"I'm just going to focus on running. If I do really well and Therese is at the finish line, I'm not going to not hug her or kiss her because of their rules," she says. "I don't want to have preconceived ideas of a place before I go there. Yes, maybe there are things I don't agree with but I don't want to be dreading this experience. This has been a dream of mine."

Doha will be Hiltz’s first world championships and Mahon, who is considered one of the best middle- and long-distance running coaches in the U.S., is working to prepare her for what to expect. His initial goal for her first professional season was only to see better results than last years. In the fall, he started working with Hiltz on sprint drills and building up her workload in the weight room. In college, she had mostly done circuit and endurance training and lacked experience with other exercises like dead lifts or back slots. Mahon wanted to pair these techniques with her natural talent to increase her speed. Hiltz’s training schedule also includes running seven days a week and alternating between sprint drills and tempo runs. Now, she deadlifts 150 pounds and the benefits have shown in her results.

Sam Murphy

Mahon's goal for Hiltz at Doha is to learn how to juggle what he calls “logistical challenges” in competition that include nutrition, time zones and jet lag.

“The ultimate goal would be to see if she can make the final,” he says. “She’s pretty good at not putting too much pressure on herself. She knows this is all new. We’re kind of like in the free zone here. Anything she does here is good experience.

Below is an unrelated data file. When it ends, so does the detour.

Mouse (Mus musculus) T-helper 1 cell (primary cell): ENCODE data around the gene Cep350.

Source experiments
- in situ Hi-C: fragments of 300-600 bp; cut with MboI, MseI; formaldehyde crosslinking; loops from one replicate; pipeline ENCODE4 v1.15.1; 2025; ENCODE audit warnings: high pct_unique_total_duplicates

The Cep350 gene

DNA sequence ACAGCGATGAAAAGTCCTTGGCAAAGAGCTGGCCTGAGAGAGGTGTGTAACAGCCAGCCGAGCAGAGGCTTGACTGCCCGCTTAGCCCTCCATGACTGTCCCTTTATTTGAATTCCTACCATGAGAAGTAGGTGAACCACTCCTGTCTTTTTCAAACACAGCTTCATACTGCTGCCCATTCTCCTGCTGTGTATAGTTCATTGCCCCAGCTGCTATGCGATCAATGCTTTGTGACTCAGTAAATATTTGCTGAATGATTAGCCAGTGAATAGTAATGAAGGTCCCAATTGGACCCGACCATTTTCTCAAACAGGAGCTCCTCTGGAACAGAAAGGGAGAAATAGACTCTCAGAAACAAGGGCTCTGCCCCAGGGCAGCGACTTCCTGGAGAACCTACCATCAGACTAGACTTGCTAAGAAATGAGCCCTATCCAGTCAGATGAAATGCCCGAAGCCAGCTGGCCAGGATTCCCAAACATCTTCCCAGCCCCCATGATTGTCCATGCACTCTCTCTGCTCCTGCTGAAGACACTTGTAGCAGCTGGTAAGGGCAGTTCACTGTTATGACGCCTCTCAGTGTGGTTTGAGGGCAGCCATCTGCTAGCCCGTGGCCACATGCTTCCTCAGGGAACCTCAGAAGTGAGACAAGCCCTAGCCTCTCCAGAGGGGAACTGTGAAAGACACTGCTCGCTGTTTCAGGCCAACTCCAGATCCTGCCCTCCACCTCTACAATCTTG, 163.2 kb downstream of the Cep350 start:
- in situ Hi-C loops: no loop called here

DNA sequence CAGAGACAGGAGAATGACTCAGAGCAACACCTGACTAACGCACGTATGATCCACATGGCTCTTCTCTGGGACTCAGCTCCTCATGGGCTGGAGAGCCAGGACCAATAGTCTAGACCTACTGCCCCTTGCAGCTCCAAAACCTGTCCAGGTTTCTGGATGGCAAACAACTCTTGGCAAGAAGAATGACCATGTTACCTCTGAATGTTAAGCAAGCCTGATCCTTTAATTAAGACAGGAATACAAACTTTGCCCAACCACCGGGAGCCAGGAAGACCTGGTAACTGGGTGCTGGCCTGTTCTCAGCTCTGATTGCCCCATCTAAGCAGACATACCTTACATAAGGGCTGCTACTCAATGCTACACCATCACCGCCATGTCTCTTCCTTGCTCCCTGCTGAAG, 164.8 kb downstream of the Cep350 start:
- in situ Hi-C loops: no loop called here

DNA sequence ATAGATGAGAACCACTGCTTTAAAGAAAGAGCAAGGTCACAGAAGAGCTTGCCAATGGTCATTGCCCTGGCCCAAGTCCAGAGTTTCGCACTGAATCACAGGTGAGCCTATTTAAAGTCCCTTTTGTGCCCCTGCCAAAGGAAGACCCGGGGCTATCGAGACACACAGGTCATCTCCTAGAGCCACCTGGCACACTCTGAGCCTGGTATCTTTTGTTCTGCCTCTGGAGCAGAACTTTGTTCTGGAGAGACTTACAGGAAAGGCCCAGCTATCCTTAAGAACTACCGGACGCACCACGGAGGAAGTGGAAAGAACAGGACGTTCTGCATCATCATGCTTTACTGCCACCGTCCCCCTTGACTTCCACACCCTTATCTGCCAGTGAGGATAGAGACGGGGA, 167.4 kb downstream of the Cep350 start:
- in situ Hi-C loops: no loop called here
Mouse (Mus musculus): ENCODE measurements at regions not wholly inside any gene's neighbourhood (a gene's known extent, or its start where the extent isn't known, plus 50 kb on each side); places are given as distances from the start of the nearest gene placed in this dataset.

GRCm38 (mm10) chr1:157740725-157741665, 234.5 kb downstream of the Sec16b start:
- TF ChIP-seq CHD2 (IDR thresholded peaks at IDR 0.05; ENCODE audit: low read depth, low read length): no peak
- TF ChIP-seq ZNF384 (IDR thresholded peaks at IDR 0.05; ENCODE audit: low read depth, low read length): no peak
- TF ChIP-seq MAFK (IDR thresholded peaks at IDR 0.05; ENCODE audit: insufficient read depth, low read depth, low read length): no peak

“But make no mistake she’s fiercely competitive. Even though she’s happy to be there, she wants to go as far as she can.”

Haiss has witnessed Hiltz’s combination of “happy to be there” and competitive vibes since their freshman season in 2013. She can rattle off numerous examples of Hiltz relaxing in the moment and then finding her lethal kick. Hiltz's runner-up performances at the NCAA Outdoor Championships in 2017 and 2018, her Sunset Tour win at Azusa in July and the USATF Championship were all moments where she could have succumbed to exhaustion or fatigue but still found a way.

“She wasn’t in this position you’d expect someone to be in to get third,” Haiss says. “But watching how she’s able to maneuver her way through the last 100 meters shows how simple her mindset is and how she can quickly make decisions because she’s so clear-headed.”

Hiltz isn’t in the position that most people–including herself–expected her to be in during her first professional season. Since coming out in 2016, she’s been able to live as her true self and use her clear mind as her sharpest tool, navigating her towards success on a global stage.